Notes on SRP from Agile Principles, Practices and Patterns book
Published by Manuel Rivero on 17/08/2017
I think that if you rely only on talks, community events, tweets and posts to learn about a concept, you can sometimes end up with diluted (or even completely wrong) versions of the concept due to broken telephone game effects. For this reason, I think it’s very useful to try to get closer to the sources of the concepts you want to learn.
Lately I’ve been doing an effort to get closer to the sources of some object-oriented concepts.
These are my notes on Single Responsibility Principle I’ve taken from the chapter devoted to it in Robert C. Martin’s wonderful Agile Principles, Practices and Patterns in C# book:
- "This principle was described in the work of [Larry Constantine, Ed Yourdon,] Tom DeMarco and Meilir Page-Jones. They called it cohesion, which they defined as the functional relatedness of the elements of a module" <- [!!!]
- "... we modify that meaning a bit and relate cohesion to the forces that cause a module, or a class, to change"
- [SRP definition] -> "A class should have only one reason to change"
- "Why was important to separate [...] responsibilities [...]? The reason is that each responsibility is an axis of change" <- [related with Mateu Adsuara's complexity dimensions]
- "If a class has more than one responsibility the responsibilities become coupled" <- [related with Long Method, Large Class, etc.] <- [It also eliminates the possibility of using composition at every level (functions, classes, modules, etc.)] "Changes to one responsibility may impair or inhibit the class ability to meet the others. This kind of coupling leads to fragile designs" <- [For R. C. Martin, fragility is a design smell, a design is fragile when it's easy to break]
- [Defining what responsibility means]
- "In the context of the SRP, we define a responsibility to be a reason for change"
- "If you can think of more than one motive for changing a class, that class has more than one responsibility. This is sometimes difficult to see"
- "Should [...] responsibilities be separated? That depends on how the application is changing. If the application is not changing in ways that cause the [...] responsibilities to change at different times, there is no need to separate them." <- [applying Beck's Rate of Change principle from Implementation Patterns] "Indeed separating them would smell of needless complexity" <- [Needless Complexity is a design smell for R. C. Martin. It's equivalent to Speculative Generality from Refactoring book]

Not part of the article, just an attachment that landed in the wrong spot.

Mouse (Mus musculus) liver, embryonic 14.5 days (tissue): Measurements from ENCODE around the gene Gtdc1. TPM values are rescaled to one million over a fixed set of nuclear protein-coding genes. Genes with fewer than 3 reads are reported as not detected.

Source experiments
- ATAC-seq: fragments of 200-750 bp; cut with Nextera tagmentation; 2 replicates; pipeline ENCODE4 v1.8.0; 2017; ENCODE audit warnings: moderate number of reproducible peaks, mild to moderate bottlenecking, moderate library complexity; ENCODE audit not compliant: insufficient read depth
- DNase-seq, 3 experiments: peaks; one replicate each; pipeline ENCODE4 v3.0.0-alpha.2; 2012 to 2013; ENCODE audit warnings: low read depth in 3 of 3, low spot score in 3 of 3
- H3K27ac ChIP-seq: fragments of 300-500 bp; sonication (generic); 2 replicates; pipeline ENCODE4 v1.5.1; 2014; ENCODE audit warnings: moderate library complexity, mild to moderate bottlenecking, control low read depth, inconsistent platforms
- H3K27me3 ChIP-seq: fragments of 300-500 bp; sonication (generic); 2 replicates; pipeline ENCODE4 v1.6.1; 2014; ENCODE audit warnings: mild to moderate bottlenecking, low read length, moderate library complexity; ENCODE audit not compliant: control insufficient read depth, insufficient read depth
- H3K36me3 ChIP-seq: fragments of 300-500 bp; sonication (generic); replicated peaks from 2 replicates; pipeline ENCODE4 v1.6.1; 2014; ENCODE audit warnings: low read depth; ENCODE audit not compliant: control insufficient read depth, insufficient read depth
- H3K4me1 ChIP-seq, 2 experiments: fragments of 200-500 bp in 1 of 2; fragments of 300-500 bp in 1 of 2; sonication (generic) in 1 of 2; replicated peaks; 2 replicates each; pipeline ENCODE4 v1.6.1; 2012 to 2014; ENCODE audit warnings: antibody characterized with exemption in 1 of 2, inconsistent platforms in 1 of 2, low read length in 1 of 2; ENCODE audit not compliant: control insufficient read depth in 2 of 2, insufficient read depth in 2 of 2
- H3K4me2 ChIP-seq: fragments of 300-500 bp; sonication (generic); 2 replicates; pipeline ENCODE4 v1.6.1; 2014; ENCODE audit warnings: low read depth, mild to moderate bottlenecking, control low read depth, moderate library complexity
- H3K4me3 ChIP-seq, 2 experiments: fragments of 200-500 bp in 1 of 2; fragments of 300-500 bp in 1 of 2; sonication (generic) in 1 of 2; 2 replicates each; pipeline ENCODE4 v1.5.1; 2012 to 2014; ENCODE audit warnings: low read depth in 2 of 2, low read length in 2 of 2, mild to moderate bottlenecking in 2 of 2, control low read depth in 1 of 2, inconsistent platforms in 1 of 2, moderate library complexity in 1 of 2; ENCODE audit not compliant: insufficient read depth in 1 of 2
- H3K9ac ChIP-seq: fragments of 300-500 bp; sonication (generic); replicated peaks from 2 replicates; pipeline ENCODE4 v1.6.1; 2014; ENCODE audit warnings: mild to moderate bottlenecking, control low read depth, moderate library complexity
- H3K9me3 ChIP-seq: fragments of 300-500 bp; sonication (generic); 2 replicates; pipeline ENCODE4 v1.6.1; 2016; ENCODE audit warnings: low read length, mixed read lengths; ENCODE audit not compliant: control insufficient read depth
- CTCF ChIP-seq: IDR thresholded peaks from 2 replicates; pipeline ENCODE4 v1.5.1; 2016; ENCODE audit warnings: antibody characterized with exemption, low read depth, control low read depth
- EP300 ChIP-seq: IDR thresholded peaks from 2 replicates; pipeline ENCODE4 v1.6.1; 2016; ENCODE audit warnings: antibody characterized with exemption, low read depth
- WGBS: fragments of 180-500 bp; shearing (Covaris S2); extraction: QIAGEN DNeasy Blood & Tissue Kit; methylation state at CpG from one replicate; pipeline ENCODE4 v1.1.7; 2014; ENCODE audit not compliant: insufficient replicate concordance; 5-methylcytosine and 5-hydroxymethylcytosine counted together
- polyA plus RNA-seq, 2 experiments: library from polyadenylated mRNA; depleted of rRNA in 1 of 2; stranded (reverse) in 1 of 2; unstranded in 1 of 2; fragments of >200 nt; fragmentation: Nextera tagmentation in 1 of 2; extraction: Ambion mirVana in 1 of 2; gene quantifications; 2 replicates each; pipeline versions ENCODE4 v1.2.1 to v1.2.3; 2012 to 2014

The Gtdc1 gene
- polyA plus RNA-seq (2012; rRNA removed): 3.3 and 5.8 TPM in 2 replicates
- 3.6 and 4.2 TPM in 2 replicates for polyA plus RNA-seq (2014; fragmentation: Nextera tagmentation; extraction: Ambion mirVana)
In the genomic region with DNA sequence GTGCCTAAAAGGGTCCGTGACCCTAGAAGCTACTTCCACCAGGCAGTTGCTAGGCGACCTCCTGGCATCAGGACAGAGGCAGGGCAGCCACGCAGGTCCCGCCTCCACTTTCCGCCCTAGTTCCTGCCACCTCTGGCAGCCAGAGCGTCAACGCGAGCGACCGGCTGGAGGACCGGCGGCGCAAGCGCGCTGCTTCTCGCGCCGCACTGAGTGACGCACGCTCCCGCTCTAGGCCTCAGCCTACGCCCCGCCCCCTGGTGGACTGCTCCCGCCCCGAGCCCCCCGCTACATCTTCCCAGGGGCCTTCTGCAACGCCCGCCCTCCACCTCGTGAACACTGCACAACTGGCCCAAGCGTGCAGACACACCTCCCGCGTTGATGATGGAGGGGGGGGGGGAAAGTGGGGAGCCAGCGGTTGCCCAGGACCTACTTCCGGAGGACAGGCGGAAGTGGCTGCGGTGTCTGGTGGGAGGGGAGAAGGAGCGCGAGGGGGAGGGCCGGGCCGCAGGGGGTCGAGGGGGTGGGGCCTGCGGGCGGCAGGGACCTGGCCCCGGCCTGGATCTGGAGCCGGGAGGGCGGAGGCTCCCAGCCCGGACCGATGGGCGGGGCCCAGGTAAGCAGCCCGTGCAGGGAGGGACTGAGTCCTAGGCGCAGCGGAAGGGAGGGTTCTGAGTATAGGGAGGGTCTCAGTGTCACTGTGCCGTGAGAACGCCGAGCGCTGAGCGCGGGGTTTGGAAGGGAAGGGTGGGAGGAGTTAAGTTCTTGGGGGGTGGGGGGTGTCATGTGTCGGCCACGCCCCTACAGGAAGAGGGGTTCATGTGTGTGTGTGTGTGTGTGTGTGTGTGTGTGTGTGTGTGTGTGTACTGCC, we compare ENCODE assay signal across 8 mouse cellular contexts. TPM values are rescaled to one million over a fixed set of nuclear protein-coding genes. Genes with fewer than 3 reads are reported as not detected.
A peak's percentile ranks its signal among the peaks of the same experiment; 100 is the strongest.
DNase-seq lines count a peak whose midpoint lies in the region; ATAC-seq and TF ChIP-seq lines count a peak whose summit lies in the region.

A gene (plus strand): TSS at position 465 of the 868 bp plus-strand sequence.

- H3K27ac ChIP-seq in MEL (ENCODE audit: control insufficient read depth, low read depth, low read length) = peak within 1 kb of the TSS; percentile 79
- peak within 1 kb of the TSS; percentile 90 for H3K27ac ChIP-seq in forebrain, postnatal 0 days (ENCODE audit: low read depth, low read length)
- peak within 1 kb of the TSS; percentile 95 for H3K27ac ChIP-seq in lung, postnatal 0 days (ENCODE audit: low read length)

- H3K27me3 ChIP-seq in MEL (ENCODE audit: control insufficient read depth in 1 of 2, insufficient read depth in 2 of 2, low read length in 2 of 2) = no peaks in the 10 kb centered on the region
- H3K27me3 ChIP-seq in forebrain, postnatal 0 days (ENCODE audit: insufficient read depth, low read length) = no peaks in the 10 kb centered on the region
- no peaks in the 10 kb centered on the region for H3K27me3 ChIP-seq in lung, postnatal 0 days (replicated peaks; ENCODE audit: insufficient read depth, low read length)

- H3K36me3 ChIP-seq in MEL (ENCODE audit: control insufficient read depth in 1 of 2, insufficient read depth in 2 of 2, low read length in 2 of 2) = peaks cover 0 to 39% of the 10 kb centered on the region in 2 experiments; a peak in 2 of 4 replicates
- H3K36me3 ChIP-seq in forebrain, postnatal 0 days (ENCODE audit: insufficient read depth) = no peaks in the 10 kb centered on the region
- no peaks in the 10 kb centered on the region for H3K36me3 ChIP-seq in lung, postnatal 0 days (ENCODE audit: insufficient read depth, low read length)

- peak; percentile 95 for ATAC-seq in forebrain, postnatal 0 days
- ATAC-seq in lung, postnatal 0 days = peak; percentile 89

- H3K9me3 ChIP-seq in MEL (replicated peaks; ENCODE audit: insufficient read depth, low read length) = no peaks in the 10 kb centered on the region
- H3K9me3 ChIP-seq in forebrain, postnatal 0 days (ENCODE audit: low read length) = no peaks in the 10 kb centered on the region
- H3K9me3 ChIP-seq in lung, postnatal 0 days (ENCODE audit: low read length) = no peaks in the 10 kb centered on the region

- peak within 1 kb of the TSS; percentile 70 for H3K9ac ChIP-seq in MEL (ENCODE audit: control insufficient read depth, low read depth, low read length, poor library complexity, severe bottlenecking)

- "An axis of change is an axis of change only if the changes occur" <- [relate with Speculative Generality and Yagni] "It's not wise to apply SRP, or any other principle if there's no symptom" <- [I think this applies at class and module level, but it's still worth it to always try to apply SRP at method level, as a responsibility identification and learning process]
- "There are often reasons, having to do with the details of hardware and the OS [example with a Modem implementing two interfaces DateChannel and Connection], that force us to couple things that we'd rather not couple. However by separating their interfaces, we [...] decouple[..] the concepts as far as the rest of the application is concerned" <- [Great example of using ISP and DIP to hide complexity to the clients] "We may view [Modem] as a kludge, however, note that all dependencies flow away from it." <- [thanks to DIP] "Nobody needs to depend on this class [Modem]. Nobody except main needs to know it exists" <- [main is the entry point where the application is configured using dependency injection] "Thus we've put the ugly bit behind a fence. It's ugliness need not leak out and pollute the rest of the app"
- "SRP is one of the simplest of the principles but one of the most difficult to get right"
- "Conjoining responsibilities is something that we do naturally"
- "Finding and separating those responsibilities is much of what software design is really about. Indeed the rest of the principles we discuss come back to this issue in one way or another"
Agile Principles, Practices and Patterns in C# is a great book that I recommend to read.
For me getting closer to the sources of SOLID principles was a great experience that helped me to remove illusions of knowledge I had developed due to the telephone game effect of having initially learned it through blogs and talks.
I hope these notes on SRP will be useful for you as well.
Originally published in Manuel Rivero's blog.